This July, the world experienced perhaps the hottest month in over a century. It is true that the climate crisis can produce very divergent impacts on the rich and the poor. As UN expert pointed out recently, the rich have money to find ways to mitigate the threats of global warming, but the poor are powerless to protect themselves. They are left to bear the resulting heat, famine and diseases. CEDAR has had an insight into the great affliction that the poor in Zimbabwe in southern Africa have to endure.
Whenever we talk about reconciliation, we always think of our good partner in Zimbabwe, Foundations for Farming (FfF). We are honoured to have Brian, their founder, to share with us the power of reconciliation and forgiveness through his journey on founding FfF.
[“SHARE” APR – JUN 2018 ] FOCUS ~ Reconciliation
Written by: Jady Sit
“Where are you?”
“I heard you in the garden, and I was afraid because I was naked; so I hid.”
“Who told you that you were naked? Have you eaten from the tree that I commanded you not to eat from?”
“The woman you put here with me – she gave me some fruit from the tree, and I ate it.”
The above scene (Genesis 3:9-12), well-known by every Christian, documents the event when men and God’s relationship went from perfect intimacy to complete distant. As Adam accused “the woman you put here with me”, relationship among humans had also become distorted. Then, men and land were cursed. Sin made the world a broken world plagued with poverty, warfare, and exploitation of resources.
Often, we describe CEDAR as a development organisation, but we believe what we actually do is the ministry of reconciliation. Through the work of CEDAR and overseas partners, we hope to urge men to reconcile with God, others, the land, and with themselves; then, we would be able to break the chain of poverty.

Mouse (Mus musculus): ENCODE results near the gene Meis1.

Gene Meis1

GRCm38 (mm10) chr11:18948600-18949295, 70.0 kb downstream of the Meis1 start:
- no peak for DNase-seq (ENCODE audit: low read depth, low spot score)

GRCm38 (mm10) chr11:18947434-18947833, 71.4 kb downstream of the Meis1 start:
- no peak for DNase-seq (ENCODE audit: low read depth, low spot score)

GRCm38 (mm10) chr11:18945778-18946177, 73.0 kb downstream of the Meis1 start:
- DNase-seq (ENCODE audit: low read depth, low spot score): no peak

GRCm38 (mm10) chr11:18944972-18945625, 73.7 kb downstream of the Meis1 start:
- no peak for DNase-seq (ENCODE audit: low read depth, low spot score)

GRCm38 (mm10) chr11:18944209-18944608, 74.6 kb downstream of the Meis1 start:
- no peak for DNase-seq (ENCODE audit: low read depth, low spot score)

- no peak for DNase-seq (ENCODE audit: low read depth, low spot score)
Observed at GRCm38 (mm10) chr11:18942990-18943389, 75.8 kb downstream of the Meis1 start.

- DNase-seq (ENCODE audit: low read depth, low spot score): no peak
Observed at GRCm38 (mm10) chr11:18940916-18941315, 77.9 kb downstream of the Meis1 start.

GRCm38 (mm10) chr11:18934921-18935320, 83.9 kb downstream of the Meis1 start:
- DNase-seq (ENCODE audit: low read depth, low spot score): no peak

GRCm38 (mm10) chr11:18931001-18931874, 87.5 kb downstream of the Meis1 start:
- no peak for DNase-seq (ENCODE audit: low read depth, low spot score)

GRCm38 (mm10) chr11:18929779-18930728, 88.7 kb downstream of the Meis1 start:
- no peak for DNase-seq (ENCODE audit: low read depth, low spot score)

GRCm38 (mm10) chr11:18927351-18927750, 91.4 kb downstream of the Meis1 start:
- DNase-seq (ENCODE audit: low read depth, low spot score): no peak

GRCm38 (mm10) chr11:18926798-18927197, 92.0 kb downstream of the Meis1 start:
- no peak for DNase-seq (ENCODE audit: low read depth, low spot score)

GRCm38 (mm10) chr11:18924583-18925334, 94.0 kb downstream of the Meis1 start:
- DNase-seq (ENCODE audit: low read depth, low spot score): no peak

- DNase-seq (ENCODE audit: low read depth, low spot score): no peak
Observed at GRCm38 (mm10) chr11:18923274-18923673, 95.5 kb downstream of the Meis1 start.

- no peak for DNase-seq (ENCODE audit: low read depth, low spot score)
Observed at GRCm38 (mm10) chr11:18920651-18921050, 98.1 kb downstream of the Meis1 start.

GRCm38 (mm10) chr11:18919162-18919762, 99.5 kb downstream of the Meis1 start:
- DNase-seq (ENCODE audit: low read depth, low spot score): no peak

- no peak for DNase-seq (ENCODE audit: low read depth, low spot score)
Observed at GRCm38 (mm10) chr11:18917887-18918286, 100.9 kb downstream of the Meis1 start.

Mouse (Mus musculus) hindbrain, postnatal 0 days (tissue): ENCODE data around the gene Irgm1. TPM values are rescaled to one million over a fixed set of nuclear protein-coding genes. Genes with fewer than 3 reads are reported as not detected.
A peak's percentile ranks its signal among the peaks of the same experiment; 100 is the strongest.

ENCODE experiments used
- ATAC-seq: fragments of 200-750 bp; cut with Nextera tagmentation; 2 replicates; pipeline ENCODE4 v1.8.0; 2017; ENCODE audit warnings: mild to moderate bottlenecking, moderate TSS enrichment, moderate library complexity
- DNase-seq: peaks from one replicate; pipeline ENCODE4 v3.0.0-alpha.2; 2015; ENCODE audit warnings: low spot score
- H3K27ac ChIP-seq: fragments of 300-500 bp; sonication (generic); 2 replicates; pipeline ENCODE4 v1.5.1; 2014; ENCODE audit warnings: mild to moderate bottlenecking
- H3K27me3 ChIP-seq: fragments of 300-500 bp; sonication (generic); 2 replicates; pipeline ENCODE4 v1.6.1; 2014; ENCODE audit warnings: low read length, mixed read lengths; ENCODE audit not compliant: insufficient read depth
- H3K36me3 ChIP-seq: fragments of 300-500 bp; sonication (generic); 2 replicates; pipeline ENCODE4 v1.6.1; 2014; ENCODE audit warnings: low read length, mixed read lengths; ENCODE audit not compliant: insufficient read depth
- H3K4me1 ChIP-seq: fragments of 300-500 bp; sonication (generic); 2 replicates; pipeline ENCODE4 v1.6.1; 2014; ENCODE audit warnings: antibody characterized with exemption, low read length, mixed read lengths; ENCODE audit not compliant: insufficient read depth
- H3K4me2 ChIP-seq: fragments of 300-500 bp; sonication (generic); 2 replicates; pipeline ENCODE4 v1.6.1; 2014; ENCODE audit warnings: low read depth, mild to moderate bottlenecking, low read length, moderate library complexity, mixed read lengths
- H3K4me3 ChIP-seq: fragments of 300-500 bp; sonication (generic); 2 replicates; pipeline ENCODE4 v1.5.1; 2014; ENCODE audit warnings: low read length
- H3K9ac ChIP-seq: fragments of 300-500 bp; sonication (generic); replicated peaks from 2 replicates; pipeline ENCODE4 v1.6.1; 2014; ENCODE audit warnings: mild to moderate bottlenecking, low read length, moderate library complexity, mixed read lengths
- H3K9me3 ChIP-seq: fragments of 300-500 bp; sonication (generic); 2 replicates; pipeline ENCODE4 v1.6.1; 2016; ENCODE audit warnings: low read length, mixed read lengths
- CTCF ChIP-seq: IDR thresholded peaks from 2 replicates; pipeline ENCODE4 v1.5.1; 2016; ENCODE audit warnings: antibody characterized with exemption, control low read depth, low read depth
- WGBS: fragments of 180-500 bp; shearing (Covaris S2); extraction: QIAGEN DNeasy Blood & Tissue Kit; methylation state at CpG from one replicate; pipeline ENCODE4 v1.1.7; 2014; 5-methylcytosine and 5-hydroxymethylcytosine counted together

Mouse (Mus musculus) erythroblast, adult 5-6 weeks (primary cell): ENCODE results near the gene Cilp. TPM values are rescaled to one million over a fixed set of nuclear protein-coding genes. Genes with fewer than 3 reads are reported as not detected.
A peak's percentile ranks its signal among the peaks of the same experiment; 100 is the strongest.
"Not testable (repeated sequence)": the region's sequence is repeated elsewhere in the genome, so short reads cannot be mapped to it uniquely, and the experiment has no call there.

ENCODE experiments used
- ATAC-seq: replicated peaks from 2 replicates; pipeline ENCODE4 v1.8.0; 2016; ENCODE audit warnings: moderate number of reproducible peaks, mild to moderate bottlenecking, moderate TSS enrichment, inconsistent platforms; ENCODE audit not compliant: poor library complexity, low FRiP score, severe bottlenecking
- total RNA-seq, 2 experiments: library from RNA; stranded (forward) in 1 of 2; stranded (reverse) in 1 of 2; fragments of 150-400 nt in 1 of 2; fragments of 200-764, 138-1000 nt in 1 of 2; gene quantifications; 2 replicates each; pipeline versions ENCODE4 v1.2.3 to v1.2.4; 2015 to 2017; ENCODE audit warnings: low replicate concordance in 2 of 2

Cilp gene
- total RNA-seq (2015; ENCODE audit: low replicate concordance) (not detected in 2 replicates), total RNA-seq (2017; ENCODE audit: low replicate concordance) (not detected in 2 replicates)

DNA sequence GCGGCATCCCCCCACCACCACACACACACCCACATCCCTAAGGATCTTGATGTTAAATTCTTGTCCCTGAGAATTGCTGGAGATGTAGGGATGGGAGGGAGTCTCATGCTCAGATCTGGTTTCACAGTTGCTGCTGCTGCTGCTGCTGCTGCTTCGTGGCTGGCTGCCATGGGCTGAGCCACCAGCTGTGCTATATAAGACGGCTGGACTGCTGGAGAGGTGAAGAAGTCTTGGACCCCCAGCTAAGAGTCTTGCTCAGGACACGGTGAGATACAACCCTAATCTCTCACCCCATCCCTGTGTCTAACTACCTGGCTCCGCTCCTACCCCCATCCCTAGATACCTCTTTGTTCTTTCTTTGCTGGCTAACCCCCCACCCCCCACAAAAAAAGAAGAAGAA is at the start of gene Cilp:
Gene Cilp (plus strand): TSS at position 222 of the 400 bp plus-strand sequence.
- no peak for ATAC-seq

Did you know that the tiny creatures living in the soil are beneficial to plants?
[ ‘SHARE’ Nov-Dec 2016 ] FOCUS ~CHILDREN MINISTRY
Author: Lincoln Chong
It’s kind of a dark humor to listen to your friends reminding you of the impoverished children in Africa upon the slightest hint of you wasting any food on the table. That however does depict how we typically imagine their current state to be, as the media often shows us pictures of the small African children with bloated stomachs due to malnutrition, who have generally no muscles to speak of. What the media failed to tell us was the aggregate of factors and backgrounds that caused these disheartening scenes. Zimbabwe in Africa, for example, has been notorious of its high rate of HIV/AIDS affection and an astronomically high rate of inflation. HIV/AIDS tore apart a lot of families and a lot of children lost their parents at a very young age, leaving them void of basic protection.